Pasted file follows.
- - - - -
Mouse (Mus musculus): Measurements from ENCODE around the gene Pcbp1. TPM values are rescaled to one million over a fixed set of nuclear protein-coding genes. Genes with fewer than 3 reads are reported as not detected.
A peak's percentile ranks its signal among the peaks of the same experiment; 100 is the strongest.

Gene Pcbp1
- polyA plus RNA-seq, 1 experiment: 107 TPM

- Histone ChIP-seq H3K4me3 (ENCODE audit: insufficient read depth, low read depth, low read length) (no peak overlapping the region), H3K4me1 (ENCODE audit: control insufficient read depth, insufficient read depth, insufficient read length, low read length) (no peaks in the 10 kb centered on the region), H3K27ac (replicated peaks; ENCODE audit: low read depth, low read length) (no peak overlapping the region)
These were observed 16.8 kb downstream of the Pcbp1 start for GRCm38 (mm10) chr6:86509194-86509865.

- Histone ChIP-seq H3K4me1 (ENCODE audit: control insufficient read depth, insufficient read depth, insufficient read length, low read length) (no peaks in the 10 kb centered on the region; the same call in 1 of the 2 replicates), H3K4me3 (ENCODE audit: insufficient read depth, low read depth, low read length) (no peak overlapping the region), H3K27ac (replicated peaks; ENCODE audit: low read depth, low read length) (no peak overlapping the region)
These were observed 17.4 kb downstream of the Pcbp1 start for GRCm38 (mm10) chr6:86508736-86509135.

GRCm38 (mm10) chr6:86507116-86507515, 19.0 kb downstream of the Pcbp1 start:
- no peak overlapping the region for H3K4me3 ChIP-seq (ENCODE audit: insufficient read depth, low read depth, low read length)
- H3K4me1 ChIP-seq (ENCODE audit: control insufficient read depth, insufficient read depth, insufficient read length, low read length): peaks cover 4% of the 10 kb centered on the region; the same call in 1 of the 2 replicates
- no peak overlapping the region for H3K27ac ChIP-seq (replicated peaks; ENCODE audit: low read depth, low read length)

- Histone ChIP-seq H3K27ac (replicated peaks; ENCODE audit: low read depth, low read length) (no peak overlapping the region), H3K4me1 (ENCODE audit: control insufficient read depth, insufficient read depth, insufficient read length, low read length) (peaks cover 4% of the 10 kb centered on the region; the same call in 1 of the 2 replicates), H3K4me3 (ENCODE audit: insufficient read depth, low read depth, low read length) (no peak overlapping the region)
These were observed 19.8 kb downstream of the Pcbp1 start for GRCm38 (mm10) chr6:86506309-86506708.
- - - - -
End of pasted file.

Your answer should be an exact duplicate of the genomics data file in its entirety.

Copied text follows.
Mouse (Mus musculus): Measurements from ENCODE around the gene Pcbp1. TPM values are rescaled to one million over a fixed set of nuclear protein-coding genes. Genes with fewer than 3 reads are reported as not detected.
A peak's percentile ranks its signal among the peaks of the same experiment; 100 is the strongest.

Gene Pcbp1
- polyA plus RNA-seq, 1 experiment: 107 TPM

- Histone ChIP-seq H3K4me3 (ENCODE audit: insufficient read depth, low read depth, low read length) (no peak overlapping the region), H3K4me1 (ENCODE audit: control insufficient read depth, insufficient read depth, insufficient read length, low read length) (no peaks in the 10 kb centered on the region), H3K27ac (replicated peaks; ENCODE audit: low read depth, low read length) (no peak overlapping the region)
These were observed 16.8 kb downstream of the Pcbp1 start for GRCm38 (mm10) chr6:86509194-86509865.

- Histone ChIP-seq H3K4me1 (ENCODE audit: control insufficient read depth, insufficient read depth, insufficient read length, low read length) (no peaks in the 10 kb centered on the region; the same call in 1 of the 2 replicates), H3K4me3 (ENCODE audit: insufficient read depth, low read depth, low read length) (no peak overlapping the region), H3K27ac (replicated peaks; ENCODE audit: low read depth, low read length) (no peak overlapping the region)
These were observed 17.4 kb downstream of the Pcbp1 start for GRCm38 (mm10) chr6:86508736-86509135.

GRCm38 (mm10) chr6:86507116-86507515, 19.0 kb downstream of the Pcbp1 start:
- no peak overlapping the region for H3K4me3 ChIP-seq (ENCODE audit: insufficient read depth, low read depth, low read length)
- H3K4me1 ChIP-seq (ENCODE audit: control insufficient read depth, insufficient read depth, insufficient read length, low read length): peaks cover 4% of the 10 kb centered on the region; the same call in 1 of the 2 replicates
- no peak overlapping the region for H3K27ac ChIP-seq (replicated peaks; ENCODE audit: low read depth, low read length)

- Histone ChIP-seq H3K27ac (replicated peaks; ENCODE audit: low read depth, low read length) (no peak overlapping the region), H3K4me1 (ENCODE audit: control insufficient read depth, insufficient read depth, insufficient read length, low read length) (peaks cover 4% of the 10 kb centered on the region; the same call in 1 of the 2 replicates), H3K4me3 (ENCODE audit: insufficient read depth, low read depth, low read length) (no peak overlapping the region)
These were observed 19.8 kb downstream of the Pcbp1 start for GRCm38 (mm10) chr6:86506309-86506708.